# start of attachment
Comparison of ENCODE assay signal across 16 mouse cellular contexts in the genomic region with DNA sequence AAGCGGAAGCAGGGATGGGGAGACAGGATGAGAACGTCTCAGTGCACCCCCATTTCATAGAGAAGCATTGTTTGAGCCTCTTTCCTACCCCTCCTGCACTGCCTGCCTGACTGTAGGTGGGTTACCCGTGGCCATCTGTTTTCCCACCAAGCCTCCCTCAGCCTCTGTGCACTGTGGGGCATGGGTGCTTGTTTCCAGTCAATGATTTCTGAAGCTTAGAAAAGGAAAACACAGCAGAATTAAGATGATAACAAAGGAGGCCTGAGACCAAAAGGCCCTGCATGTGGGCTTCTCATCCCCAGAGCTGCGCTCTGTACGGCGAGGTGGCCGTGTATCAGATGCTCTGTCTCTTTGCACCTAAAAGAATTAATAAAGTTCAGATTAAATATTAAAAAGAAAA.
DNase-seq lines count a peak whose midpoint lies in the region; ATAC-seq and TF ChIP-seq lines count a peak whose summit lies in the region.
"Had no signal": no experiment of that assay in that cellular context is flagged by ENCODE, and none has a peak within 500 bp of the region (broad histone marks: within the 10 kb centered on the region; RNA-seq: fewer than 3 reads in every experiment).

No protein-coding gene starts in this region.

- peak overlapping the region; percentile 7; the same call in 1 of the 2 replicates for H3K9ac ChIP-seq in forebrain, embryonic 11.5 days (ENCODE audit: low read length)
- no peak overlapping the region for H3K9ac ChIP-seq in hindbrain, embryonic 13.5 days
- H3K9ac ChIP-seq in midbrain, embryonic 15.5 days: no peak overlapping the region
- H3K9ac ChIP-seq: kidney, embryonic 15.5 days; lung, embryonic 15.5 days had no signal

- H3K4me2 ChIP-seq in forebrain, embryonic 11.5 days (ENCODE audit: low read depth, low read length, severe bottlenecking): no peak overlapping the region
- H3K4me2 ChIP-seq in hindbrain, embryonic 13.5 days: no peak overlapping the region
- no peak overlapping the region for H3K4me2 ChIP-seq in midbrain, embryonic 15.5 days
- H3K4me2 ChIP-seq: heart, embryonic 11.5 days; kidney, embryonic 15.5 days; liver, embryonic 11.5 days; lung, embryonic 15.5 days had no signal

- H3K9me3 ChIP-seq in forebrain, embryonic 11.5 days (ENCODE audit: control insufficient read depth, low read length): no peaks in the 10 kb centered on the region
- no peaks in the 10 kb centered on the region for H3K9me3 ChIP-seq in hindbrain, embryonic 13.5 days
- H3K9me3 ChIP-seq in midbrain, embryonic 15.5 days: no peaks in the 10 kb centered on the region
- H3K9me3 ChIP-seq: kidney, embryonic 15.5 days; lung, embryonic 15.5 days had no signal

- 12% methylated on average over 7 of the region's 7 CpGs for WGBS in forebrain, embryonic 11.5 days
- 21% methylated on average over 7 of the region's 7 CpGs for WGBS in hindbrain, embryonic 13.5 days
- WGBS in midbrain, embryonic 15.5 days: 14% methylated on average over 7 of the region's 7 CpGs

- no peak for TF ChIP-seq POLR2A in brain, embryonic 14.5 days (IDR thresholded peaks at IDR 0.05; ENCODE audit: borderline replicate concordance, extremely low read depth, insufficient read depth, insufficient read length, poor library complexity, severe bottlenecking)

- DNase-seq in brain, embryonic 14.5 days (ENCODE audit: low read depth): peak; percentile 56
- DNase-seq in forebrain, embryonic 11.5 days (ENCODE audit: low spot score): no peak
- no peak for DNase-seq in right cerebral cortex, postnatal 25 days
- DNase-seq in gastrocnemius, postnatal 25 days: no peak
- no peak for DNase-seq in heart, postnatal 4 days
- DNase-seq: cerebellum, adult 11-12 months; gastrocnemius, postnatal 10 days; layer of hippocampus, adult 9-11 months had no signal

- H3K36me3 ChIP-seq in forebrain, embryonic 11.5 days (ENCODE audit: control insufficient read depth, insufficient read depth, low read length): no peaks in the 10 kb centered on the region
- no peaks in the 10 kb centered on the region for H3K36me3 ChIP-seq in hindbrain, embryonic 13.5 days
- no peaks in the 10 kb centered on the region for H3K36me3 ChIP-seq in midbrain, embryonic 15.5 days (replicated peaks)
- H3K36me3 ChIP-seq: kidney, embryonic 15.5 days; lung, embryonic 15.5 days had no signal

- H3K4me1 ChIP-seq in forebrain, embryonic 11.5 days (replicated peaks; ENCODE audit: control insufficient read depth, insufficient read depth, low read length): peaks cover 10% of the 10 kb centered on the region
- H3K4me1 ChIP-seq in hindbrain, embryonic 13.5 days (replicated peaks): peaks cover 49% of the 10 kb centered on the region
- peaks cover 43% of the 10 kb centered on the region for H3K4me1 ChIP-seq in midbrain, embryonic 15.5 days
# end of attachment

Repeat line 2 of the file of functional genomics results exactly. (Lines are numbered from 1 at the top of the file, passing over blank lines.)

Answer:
DNase-seq lines count a peak whose midpoint lies in the region; ATAC-seq and TF ChIP-seq lines count a peak whose summit lies in the region.